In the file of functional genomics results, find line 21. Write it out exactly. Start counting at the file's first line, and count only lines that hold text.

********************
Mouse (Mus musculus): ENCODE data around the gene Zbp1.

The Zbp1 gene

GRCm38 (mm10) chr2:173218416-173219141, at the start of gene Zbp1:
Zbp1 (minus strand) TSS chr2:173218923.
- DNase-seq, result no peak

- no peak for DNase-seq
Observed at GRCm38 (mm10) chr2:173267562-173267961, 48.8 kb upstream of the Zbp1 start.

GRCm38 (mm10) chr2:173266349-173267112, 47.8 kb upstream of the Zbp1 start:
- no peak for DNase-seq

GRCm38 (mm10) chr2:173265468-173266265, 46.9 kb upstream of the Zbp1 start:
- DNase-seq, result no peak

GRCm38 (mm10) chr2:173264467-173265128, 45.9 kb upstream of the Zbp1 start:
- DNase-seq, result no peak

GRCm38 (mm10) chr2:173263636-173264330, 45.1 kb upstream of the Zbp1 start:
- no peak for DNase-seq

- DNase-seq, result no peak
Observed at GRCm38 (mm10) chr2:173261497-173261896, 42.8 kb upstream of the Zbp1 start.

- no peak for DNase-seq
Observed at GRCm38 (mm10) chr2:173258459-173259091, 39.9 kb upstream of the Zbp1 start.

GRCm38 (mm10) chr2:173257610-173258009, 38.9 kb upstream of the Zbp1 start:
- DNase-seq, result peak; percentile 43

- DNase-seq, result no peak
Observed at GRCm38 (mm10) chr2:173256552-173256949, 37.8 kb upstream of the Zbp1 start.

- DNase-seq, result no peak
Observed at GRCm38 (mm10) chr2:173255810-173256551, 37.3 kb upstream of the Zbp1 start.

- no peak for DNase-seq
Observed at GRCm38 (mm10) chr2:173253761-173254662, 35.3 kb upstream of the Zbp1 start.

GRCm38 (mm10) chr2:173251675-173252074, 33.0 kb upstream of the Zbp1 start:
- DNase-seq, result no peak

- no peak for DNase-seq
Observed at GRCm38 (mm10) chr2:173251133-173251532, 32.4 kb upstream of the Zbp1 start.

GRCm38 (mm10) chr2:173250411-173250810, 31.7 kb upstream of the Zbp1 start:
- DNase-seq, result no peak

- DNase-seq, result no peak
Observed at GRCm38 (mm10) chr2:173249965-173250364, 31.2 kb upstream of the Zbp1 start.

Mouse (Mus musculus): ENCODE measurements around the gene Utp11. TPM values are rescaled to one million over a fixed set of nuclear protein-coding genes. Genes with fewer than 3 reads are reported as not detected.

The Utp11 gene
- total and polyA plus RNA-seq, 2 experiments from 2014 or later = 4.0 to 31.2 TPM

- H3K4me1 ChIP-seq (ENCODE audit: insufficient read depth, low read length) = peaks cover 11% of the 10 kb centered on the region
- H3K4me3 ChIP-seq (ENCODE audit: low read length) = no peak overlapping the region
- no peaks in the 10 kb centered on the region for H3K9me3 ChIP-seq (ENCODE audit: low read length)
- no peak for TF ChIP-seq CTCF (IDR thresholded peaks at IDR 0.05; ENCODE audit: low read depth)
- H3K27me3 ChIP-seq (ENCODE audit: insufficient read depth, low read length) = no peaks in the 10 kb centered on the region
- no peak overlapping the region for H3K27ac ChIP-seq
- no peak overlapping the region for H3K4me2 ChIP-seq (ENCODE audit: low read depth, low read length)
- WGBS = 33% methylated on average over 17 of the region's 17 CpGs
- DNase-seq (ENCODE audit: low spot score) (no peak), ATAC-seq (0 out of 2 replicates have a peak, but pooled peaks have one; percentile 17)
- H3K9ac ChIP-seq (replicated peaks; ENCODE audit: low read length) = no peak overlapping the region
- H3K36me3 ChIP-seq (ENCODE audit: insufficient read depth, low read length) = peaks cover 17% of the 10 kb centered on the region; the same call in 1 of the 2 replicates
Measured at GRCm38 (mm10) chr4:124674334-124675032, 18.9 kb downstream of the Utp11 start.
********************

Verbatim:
- DNase-seq, result peak; percentile 43